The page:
This week, Noise Narcs answers the age-old question: What five bands would you travel back in time to see in their prime? To see other responses, jump in the hot tub.
I have to admit that I’ve not been keen on making this retro-fit bucket list and have been dragging my feet a little, largely because I am not obsessed with live performances, for the very reasons that have likely influenced all of our lists: shows these days are largely stripped down, more about selling merch, and involve bands getting on stage and sounding exactly like themselves. I keep trying, but it’s a rare case when a show in Madison or Milwaukee that should be uproarious (Of Montreal, for instance) is outfitted with a crowd that’s not totally footloose.
There are times when sitting in a seat and passively listening is good, like when I’m in the dentist’s office and rocked out on nitrous oxide. Or when the music calls for it, as was the case when I saw Sigur Ros, whose purpose seems to be to call for the type of reminiscence that only happens when you’re glued to one spot. Otherwise, you might fall down.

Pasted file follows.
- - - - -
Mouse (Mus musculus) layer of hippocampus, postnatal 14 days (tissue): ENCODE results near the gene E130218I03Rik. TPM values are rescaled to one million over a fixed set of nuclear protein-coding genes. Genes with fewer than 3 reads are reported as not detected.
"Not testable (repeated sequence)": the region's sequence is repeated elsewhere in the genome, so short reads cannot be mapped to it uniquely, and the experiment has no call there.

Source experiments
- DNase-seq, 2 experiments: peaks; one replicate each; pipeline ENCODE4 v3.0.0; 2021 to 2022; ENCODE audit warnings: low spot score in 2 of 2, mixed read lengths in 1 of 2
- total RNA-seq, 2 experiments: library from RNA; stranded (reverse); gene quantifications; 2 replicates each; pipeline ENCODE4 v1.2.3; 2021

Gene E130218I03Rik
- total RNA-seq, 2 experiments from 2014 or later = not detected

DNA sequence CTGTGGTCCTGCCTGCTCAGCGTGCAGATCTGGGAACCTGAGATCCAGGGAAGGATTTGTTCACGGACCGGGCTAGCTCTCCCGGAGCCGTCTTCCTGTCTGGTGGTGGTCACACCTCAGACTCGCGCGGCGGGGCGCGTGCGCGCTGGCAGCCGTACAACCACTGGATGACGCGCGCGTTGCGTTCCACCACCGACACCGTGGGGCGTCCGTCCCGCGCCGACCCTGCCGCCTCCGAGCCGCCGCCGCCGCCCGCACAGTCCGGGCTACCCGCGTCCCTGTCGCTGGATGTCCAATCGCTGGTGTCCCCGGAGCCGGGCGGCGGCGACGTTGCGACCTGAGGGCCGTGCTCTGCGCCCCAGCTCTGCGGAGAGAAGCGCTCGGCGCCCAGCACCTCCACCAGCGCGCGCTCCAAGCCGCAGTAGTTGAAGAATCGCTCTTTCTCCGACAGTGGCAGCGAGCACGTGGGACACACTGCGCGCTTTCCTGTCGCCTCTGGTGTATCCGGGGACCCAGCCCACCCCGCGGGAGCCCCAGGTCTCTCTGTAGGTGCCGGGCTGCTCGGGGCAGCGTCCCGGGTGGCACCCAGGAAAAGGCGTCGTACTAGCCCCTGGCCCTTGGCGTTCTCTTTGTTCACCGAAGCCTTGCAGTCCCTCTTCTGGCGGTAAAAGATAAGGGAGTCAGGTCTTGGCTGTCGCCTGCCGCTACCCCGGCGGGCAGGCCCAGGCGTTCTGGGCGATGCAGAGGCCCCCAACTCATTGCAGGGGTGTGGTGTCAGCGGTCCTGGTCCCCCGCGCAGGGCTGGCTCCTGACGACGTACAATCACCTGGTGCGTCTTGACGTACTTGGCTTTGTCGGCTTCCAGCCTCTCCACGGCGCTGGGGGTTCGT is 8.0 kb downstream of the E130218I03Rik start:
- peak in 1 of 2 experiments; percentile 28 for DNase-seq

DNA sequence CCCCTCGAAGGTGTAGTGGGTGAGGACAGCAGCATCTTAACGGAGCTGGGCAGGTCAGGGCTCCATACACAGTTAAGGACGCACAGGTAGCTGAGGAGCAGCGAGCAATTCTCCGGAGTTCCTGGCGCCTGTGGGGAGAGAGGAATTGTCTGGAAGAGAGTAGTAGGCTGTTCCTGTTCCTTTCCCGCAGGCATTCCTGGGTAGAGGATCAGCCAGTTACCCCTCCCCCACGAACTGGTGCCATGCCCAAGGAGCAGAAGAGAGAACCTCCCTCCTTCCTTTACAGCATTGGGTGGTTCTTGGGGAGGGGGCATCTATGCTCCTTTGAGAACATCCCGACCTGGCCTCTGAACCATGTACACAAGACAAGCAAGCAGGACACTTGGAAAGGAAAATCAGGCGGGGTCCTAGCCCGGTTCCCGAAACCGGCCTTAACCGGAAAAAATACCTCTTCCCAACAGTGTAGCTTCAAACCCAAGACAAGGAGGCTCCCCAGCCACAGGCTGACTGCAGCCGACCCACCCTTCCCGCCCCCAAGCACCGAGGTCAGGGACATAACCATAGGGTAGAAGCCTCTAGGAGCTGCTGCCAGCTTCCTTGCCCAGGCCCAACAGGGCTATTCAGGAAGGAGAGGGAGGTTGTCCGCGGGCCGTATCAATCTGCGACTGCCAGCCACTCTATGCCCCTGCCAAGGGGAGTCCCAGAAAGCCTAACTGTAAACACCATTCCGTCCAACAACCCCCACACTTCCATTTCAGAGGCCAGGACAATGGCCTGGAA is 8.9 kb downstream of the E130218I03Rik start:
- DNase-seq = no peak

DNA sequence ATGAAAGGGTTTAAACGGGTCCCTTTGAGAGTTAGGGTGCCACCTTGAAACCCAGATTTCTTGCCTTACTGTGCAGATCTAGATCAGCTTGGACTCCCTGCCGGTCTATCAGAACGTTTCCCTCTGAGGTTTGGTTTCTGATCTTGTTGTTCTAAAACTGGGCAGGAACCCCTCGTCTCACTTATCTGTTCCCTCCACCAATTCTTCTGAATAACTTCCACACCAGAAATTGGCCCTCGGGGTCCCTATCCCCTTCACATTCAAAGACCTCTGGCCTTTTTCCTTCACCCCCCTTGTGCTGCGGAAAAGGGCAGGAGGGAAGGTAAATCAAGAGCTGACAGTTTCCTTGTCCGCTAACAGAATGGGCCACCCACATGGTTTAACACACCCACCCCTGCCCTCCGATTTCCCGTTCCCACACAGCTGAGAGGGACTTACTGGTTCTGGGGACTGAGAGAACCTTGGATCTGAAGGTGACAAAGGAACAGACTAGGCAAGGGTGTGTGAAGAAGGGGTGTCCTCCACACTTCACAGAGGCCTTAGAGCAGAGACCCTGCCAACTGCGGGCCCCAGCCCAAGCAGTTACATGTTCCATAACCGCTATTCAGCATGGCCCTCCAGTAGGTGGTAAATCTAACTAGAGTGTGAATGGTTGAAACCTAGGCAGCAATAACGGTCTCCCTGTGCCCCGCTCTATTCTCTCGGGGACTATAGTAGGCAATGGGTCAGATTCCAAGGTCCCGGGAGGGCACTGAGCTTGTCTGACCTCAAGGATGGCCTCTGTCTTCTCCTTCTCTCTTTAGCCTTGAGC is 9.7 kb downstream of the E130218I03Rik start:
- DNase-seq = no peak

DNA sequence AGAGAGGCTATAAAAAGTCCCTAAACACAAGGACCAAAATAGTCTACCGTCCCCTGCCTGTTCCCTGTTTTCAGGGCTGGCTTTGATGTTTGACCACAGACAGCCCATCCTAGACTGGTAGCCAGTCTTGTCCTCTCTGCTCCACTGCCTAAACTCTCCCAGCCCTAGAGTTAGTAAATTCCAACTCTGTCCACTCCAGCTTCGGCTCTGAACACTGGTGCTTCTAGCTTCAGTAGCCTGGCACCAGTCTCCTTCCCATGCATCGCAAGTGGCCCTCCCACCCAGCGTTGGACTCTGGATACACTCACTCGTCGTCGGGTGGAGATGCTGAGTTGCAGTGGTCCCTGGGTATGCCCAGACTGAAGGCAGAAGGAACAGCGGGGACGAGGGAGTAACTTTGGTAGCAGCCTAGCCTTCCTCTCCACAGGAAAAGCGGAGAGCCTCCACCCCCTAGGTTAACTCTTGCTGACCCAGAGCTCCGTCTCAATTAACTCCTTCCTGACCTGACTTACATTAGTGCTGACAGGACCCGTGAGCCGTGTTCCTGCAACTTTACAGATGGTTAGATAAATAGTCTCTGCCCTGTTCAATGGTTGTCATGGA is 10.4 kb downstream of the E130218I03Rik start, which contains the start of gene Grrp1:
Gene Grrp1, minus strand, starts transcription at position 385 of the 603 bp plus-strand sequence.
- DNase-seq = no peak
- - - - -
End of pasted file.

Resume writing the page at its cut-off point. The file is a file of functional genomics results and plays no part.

But there’s also something to venue fit. A number of years ago, we lost our indie darling venue, the Catacombs coffee house, when the church that housed it decided that the young kids who ran it were not “evangelical” enough. Turns out that “evangelical” meant “We want to rent this space to Subway and make $$$.” We lost the $3 daily organic, local lunches the coffee house provided and also the space where I first saw Stars, Smog, and Ida. The only other performer who of late got outfitted with just the right spot was Joanna Newsom, who played in our student union’s Great Hall, a remarkable room, one that provided the quiet echo her music demands.
So when I think about what shows I’d like to have seen, I’m not thinking about technical skill; I’m thinking about the energy of a particular moment in time, a time when people were hearing something new or thinking they were, experiencing the transformative power of a crowd, or witnessing an artist on the verge of popular or underground stardom. And I’m thinking about the sensory aspect of place. Or so I am telling myself in order to make this list cohere.